Hampton, K., & Wellman, B.
Hampton, K., & Wellman, B. (2003). Neighboring in Netville: How the internet supports community and social capital in a wired suburb. City & Community, 2(4), 277–311.
What is the Internet doing to local community? Analysts have debated about whether the Internet is weakening community by leading people away from meaningful in-person contact; transforming community by creating new forms of community online; or enhancing community by adding a new means of connecting with existing relationships. They have been especially concerned that the globe-spanning capabilities of the Internet can limit local involvements. Survey and ethnographic data from a “wired suburb” near Toronto show that high-speed, always-on access to the Internet, coupled with a local online discussion group, transforms and enhances neighboring. The Internet especially supports increased contact with weaker ties. In comparison to nonwired residents of the same suburb, more neighbors are known and chatted with, and they are more geographically dispersed around the suburb. Not only did the Internet support neighboring, it also facilitated discussion and mobilization around local issues.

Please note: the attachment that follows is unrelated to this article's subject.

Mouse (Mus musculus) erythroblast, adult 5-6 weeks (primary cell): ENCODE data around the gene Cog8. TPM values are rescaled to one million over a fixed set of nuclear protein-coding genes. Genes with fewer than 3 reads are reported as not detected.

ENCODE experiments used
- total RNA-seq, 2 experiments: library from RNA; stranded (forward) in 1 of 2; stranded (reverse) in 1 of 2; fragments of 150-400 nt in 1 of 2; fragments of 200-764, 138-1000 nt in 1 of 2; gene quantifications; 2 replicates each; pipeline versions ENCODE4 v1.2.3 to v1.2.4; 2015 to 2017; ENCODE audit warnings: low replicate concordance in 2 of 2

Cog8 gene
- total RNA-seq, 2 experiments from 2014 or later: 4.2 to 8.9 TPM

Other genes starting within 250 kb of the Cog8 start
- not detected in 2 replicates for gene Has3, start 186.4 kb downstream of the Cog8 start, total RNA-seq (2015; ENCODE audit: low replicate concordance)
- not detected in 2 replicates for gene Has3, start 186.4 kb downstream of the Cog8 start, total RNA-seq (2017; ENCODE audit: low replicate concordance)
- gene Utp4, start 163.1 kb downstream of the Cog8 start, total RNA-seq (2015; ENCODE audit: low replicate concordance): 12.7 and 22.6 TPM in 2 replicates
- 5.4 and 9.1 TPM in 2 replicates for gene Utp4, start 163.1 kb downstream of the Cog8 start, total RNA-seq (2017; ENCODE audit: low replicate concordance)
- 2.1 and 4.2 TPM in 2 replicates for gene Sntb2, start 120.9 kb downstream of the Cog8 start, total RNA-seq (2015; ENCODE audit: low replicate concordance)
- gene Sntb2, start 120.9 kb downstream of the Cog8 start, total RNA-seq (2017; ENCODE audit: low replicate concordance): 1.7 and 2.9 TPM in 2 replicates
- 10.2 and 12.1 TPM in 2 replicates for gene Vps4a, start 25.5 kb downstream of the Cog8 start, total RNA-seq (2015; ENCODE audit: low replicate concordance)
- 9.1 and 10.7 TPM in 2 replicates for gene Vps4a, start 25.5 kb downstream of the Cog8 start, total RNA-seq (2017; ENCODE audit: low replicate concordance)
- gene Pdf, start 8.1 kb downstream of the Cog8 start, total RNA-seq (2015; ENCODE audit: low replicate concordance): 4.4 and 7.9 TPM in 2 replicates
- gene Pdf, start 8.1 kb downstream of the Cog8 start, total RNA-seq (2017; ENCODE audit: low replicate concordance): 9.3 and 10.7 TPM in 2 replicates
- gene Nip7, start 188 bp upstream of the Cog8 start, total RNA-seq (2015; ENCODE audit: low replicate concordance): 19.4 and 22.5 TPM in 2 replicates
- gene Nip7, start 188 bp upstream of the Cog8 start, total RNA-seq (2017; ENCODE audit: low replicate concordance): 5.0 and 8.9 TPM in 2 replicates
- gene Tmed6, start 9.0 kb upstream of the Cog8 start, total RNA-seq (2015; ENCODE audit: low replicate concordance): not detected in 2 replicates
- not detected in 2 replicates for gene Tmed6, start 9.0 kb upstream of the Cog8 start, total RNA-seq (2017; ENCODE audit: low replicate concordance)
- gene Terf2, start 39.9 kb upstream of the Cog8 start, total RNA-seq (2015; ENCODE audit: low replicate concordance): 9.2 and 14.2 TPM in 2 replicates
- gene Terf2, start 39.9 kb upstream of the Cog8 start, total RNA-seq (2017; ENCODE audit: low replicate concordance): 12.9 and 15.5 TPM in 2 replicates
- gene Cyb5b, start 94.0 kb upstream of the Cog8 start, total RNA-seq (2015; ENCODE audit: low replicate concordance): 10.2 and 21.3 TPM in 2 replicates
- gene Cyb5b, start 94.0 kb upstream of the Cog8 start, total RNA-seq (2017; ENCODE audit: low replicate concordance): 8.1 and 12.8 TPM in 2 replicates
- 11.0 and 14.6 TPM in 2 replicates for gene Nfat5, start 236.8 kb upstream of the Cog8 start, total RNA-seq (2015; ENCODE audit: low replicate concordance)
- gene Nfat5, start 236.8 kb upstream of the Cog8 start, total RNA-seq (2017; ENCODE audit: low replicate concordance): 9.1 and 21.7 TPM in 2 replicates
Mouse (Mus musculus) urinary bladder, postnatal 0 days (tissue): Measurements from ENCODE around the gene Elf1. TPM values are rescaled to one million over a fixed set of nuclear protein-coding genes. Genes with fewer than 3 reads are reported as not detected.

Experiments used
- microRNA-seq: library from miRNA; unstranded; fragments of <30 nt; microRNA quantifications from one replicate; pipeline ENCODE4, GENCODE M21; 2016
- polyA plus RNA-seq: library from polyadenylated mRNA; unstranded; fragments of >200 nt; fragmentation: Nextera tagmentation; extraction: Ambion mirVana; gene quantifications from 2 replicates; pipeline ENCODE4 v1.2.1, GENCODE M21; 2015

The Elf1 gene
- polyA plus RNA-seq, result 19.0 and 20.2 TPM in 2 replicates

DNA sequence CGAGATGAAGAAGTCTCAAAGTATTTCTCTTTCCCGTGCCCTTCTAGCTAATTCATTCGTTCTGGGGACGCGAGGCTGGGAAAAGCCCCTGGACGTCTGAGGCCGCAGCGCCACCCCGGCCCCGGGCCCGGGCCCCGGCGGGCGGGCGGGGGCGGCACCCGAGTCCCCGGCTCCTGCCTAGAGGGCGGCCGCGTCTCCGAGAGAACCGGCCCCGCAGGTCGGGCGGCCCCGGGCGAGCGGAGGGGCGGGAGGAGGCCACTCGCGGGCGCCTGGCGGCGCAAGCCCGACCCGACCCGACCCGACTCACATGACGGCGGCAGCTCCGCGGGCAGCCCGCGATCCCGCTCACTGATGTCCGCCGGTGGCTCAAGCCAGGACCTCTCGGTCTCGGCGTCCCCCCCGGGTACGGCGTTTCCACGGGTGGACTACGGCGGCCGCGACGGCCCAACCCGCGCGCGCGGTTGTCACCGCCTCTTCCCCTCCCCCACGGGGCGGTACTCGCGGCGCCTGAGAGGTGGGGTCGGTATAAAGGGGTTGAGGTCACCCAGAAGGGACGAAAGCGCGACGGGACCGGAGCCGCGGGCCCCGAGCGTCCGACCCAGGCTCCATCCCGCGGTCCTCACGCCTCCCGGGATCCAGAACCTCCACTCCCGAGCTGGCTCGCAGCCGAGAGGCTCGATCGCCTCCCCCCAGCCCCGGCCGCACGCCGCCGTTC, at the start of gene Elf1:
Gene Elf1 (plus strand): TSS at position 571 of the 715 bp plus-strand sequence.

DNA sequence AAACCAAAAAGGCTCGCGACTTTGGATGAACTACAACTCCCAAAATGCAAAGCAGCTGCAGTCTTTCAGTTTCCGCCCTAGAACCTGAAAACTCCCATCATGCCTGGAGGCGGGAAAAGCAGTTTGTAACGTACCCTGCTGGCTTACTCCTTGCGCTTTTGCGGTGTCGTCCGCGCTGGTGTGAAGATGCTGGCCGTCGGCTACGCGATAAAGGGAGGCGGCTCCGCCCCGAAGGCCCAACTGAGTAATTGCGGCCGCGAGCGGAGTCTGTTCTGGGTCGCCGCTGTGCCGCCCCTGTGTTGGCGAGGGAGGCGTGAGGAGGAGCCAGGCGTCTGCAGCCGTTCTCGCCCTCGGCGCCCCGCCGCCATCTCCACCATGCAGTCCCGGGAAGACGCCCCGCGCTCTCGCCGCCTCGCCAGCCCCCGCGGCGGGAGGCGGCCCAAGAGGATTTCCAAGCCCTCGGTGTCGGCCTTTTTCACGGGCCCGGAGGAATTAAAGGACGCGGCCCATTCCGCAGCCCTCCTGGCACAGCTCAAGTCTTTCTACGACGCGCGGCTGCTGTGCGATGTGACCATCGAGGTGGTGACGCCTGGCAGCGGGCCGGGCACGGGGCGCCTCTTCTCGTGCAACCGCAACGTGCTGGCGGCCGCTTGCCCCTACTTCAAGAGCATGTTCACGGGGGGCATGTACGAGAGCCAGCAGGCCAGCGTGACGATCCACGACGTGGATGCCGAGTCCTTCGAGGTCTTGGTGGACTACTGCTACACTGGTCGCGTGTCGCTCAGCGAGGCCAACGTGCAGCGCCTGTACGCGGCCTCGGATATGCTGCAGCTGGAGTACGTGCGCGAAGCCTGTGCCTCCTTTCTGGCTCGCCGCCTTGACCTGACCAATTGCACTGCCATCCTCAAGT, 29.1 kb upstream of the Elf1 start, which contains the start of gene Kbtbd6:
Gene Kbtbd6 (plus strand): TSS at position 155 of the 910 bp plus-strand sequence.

In comparison to residents without internet access, those who had access to a local broadband network had expanded social ties with more frequent interaction, knew more neighbors by name, and had large geographic networks of routine activity. Having access to high-speed internet also facilitated conversation in public spaces as well as community meetings and mobilization around local issues.
Description of method used in the article
The research draws on ethnographic research and a survey from a three year study that focused on how the Internet affects neighborhood community.
Of practical use